Acer Predator Triton 300 gaming laptop comes to America

Welcome the speed of the Predator Triton line, at a lower price.

Lori Grunin Senior Editor / Advice
I've been reviewing hardware and software, devising testing methodology and handed out buying advice for what seems like forever; I'm currently absorbed by computers and gaming hardware, but previously spent many years concentrating on cameras. I've also volunteered with a cat rescue for over 15 years doing adoptions, designing marketing materials, managing volunteers and, of course, photographing cats.
Expertise Photography, PCs and laptops, gaming and gaming accessories
Lori Grunin
2 min read
Lori Grunin/CNET

Acer's entry-level thin and light-ish gaming laptop debuted last year everywhere but here in the US. Now the Predator Triton 300 is finally joining its big brother, the Triton 500, in North America, as announced during Acer's Next @ Acer live event on June 23. The new version of the Triton gets an up-to-date processor, new graphics chip options and a starting price of $1,300. That's not especially cheap for a configuration with an i5-10300H, 16GB RAM, a GeForce GTX 1650 Ti and a 256GB SSD, but it's not far out of line, either. International prices weren't available, but $1,300 converts to about £1,040 or AU$1,870.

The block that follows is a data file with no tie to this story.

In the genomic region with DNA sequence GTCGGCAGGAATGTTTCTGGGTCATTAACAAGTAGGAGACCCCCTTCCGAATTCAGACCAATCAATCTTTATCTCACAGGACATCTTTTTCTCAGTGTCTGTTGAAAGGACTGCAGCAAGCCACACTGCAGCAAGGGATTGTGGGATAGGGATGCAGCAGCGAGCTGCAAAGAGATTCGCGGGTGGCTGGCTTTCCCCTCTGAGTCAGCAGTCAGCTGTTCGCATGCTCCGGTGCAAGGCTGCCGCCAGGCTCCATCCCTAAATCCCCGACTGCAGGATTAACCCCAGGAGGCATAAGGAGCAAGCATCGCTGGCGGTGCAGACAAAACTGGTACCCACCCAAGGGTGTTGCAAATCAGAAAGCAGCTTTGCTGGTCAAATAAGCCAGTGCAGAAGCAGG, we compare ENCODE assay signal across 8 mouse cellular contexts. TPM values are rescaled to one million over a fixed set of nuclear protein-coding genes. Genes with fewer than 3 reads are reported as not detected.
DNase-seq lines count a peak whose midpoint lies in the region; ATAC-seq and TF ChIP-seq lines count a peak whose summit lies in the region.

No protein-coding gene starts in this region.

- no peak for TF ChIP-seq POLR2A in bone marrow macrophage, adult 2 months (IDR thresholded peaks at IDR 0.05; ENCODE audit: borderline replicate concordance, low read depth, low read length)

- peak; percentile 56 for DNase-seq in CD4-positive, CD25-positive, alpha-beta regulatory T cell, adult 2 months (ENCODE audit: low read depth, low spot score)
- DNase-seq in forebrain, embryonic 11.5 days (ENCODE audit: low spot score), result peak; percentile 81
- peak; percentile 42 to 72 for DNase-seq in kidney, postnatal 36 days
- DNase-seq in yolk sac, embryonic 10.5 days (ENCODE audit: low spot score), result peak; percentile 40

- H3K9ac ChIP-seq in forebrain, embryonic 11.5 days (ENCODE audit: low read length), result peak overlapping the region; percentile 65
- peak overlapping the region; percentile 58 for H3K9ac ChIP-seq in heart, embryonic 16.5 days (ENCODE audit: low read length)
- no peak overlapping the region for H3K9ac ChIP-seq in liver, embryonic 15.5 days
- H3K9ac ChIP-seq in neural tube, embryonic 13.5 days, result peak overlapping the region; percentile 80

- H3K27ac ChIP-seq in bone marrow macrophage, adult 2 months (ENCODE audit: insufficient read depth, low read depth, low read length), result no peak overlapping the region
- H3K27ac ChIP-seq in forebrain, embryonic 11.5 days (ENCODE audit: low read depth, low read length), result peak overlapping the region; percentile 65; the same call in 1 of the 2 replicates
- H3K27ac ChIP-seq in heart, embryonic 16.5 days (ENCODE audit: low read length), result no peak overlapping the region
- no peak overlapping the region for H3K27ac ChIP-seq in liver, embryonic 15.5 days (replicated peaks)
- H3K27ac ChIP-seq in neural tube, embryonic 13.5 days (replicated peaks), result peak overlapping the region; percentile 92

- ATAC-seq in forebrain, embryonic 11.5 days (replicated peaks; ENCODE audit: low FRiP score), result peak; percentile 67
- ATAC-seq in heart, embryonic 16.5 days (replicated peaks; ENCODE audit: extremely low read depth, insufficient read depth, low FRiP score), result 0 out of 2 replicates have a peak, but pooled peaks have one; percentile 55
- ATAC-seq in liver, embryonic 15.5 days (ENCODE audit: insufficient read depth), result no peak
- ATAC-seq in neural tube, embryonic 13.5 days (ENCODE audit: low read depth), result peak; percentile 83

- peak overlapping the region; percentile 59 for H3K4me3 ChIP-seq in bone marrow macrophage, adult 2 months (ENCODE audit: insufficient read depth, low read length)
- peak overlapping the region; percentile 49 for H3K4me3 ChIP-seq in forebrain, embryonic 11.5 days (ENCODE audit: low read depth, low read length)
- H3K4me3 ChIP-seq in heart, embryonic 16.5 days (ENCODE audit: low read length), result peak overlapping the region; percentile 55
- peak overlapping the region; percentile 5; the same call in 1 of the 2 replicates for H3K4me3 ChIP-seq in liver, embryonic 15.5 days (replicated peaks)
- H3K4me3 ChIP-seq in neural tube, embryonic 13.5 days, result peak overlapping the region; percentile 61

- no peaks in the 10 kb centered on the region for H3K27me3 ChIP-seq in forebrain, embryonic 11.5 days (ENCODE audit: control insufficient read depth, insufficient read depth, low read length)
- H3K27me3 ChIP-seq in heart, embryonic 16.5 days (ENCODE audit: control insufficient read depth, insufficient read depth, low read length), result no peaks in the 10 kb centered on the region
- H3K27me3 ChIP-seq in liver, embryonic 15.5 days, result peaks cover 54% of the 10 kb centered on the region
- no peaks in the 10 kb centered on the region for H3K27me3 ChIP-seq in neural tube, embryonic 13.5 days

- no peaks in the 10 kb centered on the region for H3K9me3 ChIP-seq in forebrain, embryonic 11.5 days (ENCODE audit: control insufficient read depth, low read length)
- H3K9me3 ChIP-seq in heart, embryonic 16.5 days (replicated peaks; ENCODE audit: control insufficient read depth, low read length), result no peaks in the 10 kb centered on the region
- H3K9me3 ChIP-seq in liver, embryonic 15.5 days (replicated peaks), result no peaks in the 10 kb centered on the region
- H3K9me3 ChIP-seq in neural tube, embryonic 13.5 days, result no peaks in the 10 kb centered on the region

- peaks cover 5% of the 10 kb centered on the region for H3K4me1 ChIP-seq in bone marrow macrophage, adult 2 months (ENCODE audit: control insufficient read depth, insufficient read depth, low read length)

The Triton 300 is nearly identical to the Triton 500 we reviewed last fall. It differs predominantly by its lower-end configuration options and the keyboard layout, which has a number pad crammed in. There's extra space on the sides of the keyboard of the 500, so the number pad doesn't really affect the key spacing. 

It comes equipped with a 1080p 240Hz display instead of the 300Hz of its big brother, but 240Hz should be more than enough for 90% of gamers looking for rock solid, motion-blur-free visuals. There's a mini DisplayPort connection if you've a yen to use G-Sync. I had a little hands-on time to toy with the top-end model, which has a GeForce RTX 2070 Max-Q but doesn't use the new Advanced Optimus design. Its built-in display is on the integrated GPU bus. 

The Turbo button is great for one-press overclocking of the GPU, though, and Turbo delivers about a 10% improvement in  performance for graphics-intensive operations. You know, like a lot of gaming. It also makes it easy to drop out of GPU overclock mode when the loud fans start to grate on your nerves.

It's not the prettiest laptop and nothing lights up except the keyboard and lid logo, but it feels like a solid model for its class. The Triton 300 will start shipping here in September, and I should have a review by then with a more definitive recommendation.